5

I have some wire loop tools like this:

enter image description here

I've found they're working wonderfully for carving plaster.

Or, were. Now, the edges seem to be a but more blunt and taking too much pressure to remove material. I can't apply more pressure at this point, because my details are too small.

Is there an easy way, or any way, to sharpen these?

| improve this question | | | | |
  • How are the loops attached to the handle? If it's not possible to sharpen them, you might be possible to find replacement wires so you don't have to discard the whole thing. (depending on how they're attached). – Joe Jul 20 '16 at 17:09
  • @Joe If I could remove them I don't think they could be replaced, and would probably require breaking them off. – user24 Jul 20 '16 at 17:10
  • From this angle, it looks like the end of the handle holding the wire might be crimped ... you can sometimes loosen it if you get get something in there to wedge it open ... like an ice pick ... but you need to put it in a vise so you don't risk injuring yourself. – Joe Jul 20 '16 at 17:26
4

This answer is not based on first-hand knowledge of sharpening wire loops, but is based on extrapolating what works for paint scrapers.

Many years ago while performing one of those early-marriage projects that required the removal of paint from second-hand furniture, I decided that my scraper blade needed to be replaced. Ran over to the local hardware store and the knowledgeable clerk informed me that I did not need a new blade - just sharpen it - doh, really? how?

He proceeded to demonstrate and after thirty seconds and two swipes of a file to the cutting edge I went home. I still have the scraper and blade, though it's much reduced in size.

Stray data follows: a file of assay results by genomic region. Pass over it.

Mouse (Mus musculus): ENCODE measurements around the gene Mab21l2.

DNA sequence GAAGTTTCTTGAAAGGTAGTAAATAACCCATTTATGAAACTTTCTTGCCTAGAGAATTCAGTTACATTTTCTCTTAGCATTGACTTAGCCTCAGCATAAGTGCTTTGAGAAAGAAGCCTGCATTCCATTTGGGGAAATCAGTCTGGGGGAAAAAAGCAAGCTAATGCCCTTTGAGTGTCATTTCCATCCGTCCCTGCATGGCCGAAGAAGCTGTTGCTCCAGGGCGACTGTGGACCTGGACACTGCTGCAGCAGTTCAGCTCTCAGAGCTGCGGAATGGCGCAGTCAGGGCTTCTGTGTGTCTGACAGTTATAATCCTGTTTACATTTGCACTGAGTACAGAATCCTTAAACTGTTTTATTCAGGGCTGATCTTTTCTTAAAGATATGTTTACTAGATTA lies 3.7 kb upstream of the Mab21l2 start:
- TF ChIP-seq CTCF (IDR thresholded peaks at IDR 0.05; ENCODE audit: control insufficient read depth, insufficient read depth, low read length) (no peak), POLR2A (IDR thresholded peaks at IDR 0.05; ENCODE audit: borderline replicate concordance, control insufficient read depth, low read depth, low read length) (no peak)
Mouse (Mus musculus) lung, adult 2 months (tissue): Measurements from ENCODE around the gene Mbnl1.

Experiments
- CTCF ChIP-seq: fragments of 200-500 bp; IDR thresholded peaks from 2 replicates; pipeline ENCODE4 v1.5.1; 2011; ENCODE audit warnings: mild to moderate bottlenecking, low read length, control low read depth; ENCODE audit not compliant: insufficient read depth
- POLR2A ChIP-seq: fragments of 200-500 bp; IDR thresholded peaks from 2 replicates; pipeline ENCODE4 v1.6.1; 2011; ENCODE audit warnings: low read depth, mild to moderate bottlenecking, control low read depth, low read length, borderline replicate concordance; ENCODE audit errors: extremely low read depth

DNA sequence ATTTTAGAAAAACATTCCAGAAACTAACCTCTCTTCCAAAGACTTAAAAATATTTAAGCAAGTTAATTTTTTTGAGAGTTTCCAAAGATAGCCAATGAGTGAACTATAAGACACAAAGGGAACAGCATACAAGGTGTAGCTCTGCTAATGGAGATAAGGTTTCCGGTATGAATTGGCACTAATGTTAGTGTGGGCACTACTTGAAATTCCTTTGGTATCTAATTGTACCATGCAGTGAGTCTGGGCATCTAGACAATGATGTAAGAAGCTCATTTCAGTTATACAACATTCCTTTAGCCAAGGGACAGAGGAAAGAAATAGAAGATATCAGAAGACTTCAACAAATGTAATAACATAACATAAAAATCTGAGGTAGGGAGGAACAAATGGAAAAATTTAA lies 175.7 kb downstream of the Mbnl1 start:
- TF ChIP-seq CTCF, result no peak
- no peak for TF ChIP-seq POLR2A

I would take the same approach with these flat wire loops and use a file to restore the edge. A few firm swipes should produce a nice edge. It might also be possible to treat the edges the same way you would sharpen a pocket knife with a whetstone or with a small hand-held stone. It might be a bit tricky on the curved parts, but I think any artisan could handle a file to create a curved edge.

| improve this answer | | | | |
  • For curved interior edges I like a fine burr or sanding drum in my dremel. – BrownRedHawk Aug 1 '16 at 20:06
  • I have needle files, which will hopefully work? I'm not sure the quality of mine are good enough to actually sharpen anything. Let me give this a try and get back to you. – user24 Aug 3 '16 at 0:13
  • Two years have passed since you said that you would get back to me. Did the needle files work? – Ast Pace Jul 21 '18 at 16:23

Your Answer

By clicking “Post Your Answer”, you agree to our terms of service, privacy policy and cookie policy